Five NATO Troops Killed in Afghanistan

By Amir Shah

June 15, 2010

KABUL, Afghanistan — Five NATO service members died Tuesday from fighting in the south and east of Afghanistan, officials said, as Taliban militants ramped up attacks on Afghan and international security forces.

Authorities also said that 12 Afghan police officers and six civilians have died in attacks and bombings since early Monday. …

Both NATO troops and Afghan security forces have been suffering heavier casualties in recent weeks. Including the latest deaths, 44 international service members have been killed so far this month, 27 of them American, nine British.

Three of the latest NATO deaths were British soldiers — two shot dead Tuesday in separate incidents in southern Helmand province. The third died in a British hospital from injuries sustained in a firefight Sunday in Helmand, according to the British government.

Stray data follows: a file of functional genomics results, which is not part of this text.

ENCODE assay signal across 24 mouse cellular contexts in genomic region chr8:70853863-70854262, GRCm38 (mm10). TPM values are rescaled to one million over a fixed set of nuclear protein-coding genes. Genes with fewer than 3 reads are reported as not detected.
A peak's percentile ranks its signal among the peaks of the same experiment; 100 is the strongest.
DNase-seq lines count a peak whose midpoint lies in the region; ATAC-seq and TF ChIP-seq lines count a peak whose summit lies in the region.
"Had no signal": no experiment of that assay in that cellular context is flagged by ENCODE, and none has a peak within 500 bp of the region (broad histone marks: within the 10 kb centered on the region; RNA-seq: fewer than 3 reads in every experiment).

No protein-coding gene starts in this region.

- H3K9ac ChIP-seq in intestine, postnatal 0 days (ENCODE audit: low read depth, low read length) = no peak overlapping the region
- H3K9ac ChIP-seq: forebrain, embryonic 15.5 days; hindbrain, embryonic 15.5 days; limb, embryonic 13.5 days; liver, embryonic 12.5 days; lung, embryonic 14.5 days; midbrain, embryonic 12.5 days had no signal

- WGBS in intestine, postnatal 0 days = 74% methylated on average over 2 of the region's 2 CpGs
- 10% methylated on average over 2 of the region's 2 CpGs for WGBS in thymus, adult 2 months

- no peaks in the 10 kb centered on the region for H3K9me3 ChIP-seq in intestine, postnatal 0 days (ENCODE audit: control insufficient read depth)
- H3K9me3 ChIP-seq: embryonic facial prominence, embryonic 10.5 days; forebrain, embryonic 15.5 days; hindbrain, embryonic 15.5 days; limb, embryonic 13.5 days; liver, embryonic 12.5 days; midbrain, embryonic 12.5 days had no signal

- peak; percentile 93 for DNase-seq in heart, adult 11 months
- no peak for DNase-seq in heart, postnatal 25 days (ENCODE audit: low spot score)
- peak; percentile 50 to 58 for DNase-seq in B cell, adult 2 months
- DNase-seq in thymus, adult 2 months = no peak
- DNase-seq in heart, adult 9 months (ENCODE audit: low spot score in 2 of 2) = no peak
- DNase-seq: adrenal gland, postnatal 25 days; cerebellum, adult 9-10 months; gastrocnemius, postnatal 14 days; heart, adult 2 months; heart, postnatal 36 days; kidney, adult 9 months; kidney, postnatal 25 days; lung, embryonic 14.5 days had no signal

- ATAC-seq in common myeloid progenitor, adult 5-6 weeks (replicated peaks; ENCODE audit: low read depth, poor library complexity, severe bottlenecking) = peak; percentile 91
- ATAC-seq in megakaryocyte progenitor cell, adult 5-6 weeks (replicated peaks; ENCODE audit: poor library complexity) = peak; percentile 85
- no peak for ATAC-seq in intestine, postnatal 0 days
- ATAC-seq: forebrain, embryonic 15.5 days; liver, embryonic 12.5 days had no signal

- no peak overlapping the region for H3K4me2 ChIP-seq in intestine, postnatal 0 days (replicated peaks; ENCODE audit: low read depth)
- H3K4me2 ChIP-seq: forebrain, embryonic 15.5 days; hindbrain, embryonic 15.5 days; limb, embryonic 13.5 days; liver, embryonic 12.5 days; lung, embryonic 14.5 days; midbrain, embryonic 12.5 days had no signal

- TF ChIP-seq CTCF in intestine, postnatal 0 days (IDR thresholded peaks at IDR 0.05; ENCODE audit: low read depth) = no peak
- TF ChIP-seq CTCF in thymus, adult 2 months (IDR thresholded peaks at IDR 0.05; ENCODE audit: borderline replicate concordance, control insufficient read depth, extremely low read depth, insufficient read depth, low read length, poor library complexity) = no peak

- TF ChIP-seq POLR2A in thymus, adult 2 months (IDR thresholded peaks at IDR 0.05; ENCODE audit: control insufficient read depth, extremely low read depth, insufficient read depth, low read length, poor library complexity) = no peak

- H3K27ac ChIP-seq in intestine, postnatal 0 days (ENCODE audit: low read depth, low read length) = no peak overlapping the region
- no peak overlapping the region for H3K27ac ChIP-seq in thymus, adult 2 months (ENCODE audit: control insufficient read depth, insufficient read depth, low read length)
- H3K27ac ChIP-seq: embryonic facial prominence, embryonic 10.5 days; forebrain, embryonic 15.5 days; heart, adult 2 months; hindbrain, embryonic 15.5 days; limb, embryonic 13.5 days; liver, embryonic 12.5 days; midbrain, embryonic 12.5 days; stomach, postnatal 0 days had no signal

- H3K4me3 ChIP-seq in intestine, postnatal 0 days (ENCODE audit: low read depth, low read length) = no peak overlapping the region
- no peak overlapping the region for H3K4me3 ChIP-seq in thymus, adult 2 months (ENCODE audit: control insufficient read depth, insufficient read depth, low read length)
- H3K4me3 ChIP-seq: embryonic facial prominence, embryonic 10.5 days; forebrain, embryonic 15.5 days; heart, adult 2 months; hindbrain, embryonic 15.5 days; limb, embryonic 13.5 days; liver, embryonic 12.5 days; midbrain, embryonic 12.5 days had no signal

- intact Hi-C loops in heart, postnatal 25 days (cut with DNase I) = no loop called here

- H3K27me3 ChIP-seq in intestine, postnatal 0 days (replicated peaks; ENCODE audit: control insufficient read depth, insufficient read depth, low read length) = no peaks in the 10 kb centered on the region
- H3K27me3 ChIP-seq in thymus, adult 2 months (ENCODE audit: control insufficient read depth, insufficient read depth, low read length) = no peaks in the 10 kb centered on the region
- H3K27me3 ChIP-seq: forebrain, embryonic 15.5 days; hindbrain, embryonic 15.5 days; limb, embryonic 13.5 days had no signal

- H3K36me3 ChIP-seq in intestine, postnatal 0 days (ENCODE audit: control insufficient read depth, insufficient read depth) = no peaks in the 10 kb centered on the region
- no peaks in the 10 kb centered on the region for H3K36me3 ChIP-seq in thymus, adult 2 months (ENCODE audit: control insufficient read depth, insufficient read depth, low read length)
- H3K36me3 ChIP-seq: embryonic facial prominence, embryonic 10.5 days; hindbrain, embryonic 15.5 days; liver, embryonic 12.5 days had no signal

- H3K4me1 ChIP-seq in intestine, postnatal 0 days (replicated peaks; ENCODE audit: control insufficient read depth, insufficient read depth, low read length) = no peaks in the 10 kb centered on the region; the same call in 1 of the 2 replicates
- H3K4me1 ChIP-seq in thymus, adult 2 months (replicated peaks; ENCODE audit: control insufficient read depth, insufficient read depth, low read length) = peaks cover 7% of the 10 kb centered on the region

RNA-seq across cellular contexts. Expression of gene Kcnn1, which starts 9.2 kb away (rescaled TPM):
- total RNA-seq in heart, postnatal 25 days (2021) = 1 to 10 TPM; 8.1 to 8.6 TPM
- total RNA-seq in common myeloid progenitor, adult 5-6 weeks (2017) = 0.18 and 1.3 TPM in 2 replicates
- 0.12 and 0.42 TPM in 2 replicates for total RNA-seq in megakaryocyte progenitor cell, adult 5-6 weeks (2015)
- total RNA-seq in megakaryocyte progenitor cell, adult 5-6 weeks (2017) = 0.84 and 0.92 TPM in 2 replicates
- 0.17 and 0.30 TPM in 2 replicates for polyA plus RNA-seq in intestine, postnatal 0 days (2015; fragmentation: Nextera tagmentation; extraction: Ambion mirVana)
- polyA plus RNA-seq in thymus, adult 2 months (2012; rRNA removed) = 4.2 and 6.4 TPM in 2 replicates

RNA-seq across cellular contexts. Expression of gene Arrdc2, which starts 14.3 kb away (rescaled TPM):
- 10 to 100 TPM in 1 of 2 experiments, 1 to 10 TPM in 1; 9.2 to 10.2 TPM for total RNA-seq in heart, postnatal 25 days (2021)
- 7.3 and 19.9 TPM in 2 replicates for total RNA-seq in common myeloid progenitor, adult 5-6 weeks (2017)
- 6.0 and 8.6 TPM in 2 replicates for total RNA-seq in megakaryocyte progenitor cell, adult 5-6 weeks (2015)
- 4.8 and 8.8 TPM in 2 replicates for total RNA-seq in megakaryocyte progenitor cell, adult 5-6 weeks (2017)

A U.S. service member was killed Tuesday in a gunbattle in eastern Afghanistan, said Col. Wayne Shanks, a spokesman for U.S. forces.

A Polish soldier was killed and two were injured Tuesday in a missile attack on a base in eastern Afghanistan, the Polish military said. Pfc. Grzegorz Bukowski, 29, was fatally injured by shrapnel from the missile, said Piotr Jaszczuk, a Polish military spokesman. The wounded soldiers were hospitalized but did not have life-threatening injuries. …

The Afghan civilians were killed in two attacks — one a remote-controlled explosive that killed four people in Helmand, and the second a roadside bomb that killed two others in western Herat province, the Interior Ministry said.

The police deaths occurred in a number of incidents in the east and south. …


Related reports on this site

Tough Days Ahead in Afghanistan (May 13, 2010)

Karzai: “I might join the Taliban” (March 20, 2010)


FROM THE ARCHIVES: One Year Ago — June 7, 2009

Iraq-Afghanistan Update

One-year retrospective: One year ago today I provided my weekly report of U.S. military deaths in Operation Iraqi Freedom and Operation Enduring Freedom (Afghanistan), compiled from U.S. Department of Defense News Releases.